Title: Giving Their Thanks
Characters: Ziva David, Abby Sciuto, Jenny Sheppard
Category: Romance, Friendship
Prompt: #93 Thanksgiving
Word Count: 1,362
Summary: There's always much to be thankful for. Sequel to Fighting Their Fights.
Author's Note: The first Jenny/Ziva fic that I wrote was this Thanksgiving drabble, so I thought I'd continue the Jenny/Ziva Thanksgiving tradition. Many thanks to abbyforever for beta'ing this for me. She's the best.
Spoilers: Set very early Season 3 - or possibly mid-season-ish.
Disclaimer: These characters belong to DPB, CBS, Paramount, et al. No copyright infringement is intended.
"Your American holidays do not make sense."
"Oh?" Abby asked distractedly. Holidays always seemed to bring out the nut-jobs, and this one was proving to be no exception. She was swamped with evidence from several ongoing cases.
"You still celebrate a holiday that was made possible by a group of people that you eventually slaughtered, after taking their kindness. It does not seem right."
Abby paused, looking up from the conclusions that she was writing into her report. "You have a point." She squinted in Ziva's general direction. "But, why do you care?"
"I-" Ziva stopped in mid-sentence. "I was invited to a Thanksgiving dinner, so I researched your holiday to discover what it was about."
"Oh?" Abby looked up, no longer distracted. The look on her face was knowing. "So Gibbs invited you to spend Thanksgiving at his place?"
Ziva seemed surprised by the question, but shook her head. "No, he did not."
"Tony," Abby asked with a hint of mischief.
Ziva pinned Abby with a pointed glare.
"You know that I would not have said yes to Gibbs or Tony."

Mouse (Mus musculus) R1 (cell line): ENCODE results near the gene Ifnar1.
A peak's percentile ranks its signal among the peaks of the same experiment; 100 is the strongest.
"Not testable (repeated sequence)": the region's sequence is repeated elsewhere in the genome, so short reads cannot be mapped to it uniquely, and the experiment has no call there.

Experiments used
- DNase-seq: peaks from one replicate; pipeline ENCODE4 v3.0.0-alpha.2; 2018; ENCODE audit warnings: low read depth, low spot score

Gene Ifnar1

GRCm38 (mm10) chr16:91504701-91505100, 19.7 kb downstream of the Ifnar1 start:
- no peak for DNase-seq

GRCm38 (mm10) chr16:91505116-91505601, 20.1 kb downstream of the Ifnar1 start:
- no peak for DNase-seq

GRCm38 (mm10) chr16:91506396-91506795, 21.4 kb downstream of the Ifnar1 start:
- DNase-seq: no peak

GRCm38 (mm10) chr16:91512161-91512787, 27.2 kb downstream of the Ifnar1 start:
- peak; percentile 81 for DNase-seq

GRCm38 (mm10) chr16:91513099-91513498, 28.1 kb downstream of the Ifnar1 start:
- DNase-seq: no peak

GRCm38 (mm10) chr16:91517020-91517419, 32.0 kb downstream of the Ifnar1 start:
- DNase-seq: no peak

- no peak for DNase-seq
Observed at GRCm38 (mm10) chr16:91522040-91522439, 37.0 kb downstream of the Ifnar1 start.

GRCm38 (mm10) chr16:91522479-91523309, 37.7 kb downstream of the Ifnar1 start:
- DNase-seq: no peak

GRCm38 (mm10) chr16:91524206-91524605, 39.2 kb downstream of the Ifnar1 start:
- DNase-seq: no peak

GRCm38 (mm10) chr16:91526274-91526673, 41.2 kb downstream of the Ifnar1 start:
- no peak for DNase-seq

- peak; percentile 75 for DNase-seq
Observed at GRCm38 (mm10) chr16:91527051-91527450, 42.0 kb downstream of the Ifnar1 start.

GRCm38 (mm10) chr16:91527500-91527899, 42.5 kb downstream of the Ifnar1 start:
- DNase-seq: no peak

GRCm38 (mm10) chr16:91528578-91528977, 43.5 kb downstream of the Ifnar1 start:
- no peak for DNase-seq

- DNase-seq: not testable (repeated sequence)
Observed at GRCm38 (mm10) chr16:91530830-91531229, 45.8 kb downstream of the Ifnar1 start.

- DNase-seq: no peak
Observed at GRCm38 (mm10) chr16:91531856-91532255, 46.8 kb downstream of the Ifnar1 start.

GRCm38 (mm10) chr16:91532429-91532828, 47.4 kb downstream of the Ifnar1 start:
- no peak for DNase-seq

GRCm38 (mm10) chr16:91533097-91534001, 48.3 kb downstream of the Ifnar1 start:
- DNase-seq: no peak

"McGee?" Abby offered with a teasing grin.
Ziva came as close to rolling her eyes as Abby had ever seen her.
Abby laughed. She couldn't help it. Teasing Ziva when they were alone had become a fun hobby that held just enough of an edge of danger to keep it interesting. She tending to refrain from treating Ziva any differently when the boys were around because neither one of them wanted to explain how they had reached their understanding. It was something private, between them, and not to be subjected to Tony's ribbing or McGee's misunderstanding.
"So what else did you discover when you started researching Thanksgiving, besides the fact that we suck at keeping our promises to allies when it doesn't suit us any more," Abby asked facetiously.
Ziva hissed in a breath, and Abby wished she could have bitten back the words. She forgets sometimes that Ziva's position was, if not tentative, than definitely very fluid.
But Ziva doesn't respond to her comment. Instead she walked past Abby, leaned up against the counter where Abby was working and pushed herself up on it. Her legs dangled over the edge, her boots kicking erratically in the air until she looked over at Abby and her feet stilled.
"She invited me to Thanksgiving dinner." Her voice was a whisper, barely audible and Abby knew why. There were cameras in her lab and if word of this ever got out, it would not be her career or even Ziva's that would be first in the line of fire.
"You're going," Abby said softly, her words halfway between a statement and a question.
"Mmm," Ziva nodded the affirmative.
"What are you taking," Abby asked in a more normal, casual tone.
"Taking?" Ziva repeated.
"It's traditional to bring something to dinner. A side dish or some good booze," Abby added.
Ziva straightened. With a slow smirk, she hopped off of the counter. She surprised Abby with a kiss on the cheek. "You are a genius, Abigail," Ziva called over her shoulder as she strutted out of the room.
"I know." And with a quick grin of her own, Abby turned to apply her own genius to the evidence report she was currently completing. Maybe she would actually be done before the holiday started.
The dark wooden door opened quickly, as if she'd been expecting Ziva's knock. Which she had. She'd been impatiently waiting for her to get there all evening.
Jenny had gone to the effort of preparing the meal herself. She wasn't the best cook or the most frequent, preferring to let the maid take care of meals most evenings, unless she'd given the woman the night off. But tonight was different.